Skip to main content

Romney offers politics, not a plan, on Afghanistan

By Blake Hounshell, Special to CNN
updated 5:38 PM EDT, Mon April 23, 2012
A member of the foreign forces points gun at building being used by insurgents near scene of an attack in Kabul last week
A member of the foreign forces points gun at building being used by insurgents near scene of an attack in Kabul last week
STORY HIGHLIGHTS
  • Blake Hounshell: Obama got bin Laden but hasn't brought stability to Afghanistan
  • Enter Mitt Romney, he says, who denounces Obama but whose positions are all over the place
  • He says Romney would do about same as Obama; Afghanistan is an intractable conflict
  • Hounshell: U.S. will leave Afghanistan under Romney or Obama; not easy, but necessary

Editor's note: Blake Hounshell is the managing editor at Foreign Policy.

(CNN) -- Let's face it: Barack Obama has not exactly been the second coming of Alexander the Great. He swept into office vowing to step up the war effort in Afghanistan and Pakistan, and he did, sending 30,000 fresh troops into the former and vastly expanding drone strikes in the latter.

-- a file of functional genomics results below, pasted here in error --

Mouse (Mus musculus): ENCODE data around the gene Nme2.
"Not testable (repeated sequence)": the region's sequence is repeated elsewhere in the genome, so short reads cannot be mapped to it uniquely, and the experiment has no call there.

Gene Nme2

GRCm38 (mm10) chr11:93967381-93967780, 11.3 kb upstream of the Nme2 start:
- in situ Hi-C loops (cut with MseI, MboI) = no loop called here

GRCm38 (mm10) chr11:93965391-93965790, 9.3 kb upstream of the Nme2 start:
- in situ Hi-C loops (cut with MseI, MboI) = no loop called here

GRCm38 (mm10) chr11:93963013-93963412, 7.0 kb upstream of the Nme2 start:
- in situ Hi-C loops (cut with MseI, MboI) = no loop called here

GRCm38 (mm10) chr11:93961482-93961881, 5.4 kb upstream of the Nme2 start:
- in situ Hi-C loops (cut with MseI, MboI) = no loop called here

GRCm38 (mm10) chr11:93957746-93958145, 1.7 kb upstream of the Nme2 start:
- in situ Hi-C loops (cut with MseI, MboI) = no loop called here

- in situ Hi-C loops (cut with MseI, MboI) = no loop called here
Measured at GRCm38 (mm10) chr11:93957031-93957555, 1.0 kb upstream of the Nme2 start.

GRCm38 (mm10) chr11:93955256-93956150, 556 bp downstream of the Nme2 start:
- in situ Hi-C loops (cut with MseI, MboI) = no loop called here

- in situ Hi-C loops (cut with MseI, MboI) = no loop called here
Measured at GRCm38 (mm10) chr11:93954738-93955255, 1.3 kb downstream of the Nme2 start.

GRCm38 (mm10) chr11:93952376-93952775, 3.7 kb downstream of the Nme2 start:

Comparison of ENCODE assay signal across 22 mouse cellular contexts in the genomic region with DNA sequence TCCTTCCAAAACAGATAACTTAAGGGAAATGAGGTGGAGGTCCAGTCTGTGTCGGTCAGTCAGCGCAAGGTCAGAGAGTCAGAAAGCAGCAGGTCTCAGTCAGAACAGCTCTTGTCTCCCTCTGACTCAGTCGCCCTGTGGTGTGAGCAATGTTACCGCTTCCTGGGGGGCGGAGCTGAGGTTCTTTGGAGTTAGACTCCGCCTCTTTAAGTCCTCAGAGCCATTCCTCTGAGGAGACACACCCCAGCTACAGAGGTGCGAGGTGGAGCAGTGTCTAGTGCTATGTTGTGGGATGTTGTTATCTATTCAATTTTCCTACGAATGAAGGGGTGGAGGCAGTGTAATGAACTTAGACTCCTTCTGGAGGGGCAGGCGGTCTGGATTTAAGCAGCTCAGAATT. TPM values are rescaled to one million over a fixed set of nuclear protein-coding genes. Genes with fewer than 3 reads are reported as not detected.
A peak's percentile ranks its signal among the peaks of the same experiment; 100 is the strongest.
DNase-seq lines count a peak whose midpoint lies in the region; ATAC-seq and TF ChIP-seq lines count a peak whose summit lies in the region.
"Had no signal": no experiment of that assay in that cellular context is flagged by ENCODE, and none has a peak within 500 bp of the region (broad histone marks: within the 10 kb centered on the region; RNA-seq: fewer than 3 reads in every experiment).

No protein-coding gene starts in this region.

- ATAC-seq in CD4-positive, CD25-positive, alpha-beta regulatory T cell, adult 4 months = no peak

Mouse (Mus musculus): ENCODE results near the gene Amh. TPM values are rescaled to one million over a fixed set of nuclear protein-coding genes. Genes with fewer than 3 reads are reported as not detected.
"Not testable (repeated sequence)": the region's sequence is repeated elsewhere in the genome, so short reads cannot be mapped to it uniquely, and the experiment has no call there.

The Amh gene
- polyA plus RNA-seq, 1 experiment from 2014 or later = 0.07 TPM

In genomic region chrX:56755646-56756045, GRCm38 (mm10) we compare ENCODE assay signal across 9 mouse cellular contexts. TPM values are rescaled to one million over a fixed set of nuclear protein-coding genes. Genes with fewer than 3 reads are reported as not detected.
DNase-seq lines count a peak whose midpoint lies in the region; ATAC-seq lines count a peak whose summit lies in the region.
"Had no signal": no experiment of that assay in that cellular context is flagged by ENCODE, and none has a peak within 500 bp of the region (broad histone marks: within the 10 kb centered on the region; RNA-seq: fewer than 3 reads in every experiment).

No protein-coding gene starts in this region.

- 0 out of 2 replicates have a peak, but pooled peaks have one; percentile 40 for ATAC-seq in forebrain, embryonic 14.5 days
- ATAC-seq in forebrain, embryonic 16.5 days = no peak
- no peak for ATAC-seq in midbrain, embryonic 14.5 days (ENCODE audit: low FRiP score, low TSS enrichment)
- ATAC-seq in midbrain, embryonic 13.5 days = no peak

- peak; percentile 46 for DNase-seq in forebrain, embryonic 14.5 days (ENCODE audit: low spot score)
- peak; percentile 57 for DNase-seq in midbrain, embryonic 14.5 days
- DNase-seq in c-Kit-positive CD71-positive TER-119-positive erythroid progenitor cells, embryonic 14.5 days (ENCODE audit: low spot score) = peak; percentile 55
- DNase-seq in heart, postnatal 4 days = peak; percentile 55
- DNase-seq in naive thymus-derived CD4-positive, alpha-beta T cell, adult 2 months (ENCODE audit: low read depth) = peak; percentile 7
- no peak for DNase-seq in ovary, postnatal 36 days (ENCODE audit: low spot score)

Obama managed to get Osama bin Laden, an achievement will likely be hearing about ad nauseum on the campaign trail over the long months ahead. But he hasn't realized the much more difficult goal of bringing stability to Afghanistan, a land we have now been trying to stabilize for more than a decade. The recent spectacular attacks in Kabul, in which insurgents were able to once again paralyze the capital for 24 hours, may not have been Tet II, but they did underscore just how the fragile the planned 2014 handover to Afghan control really is.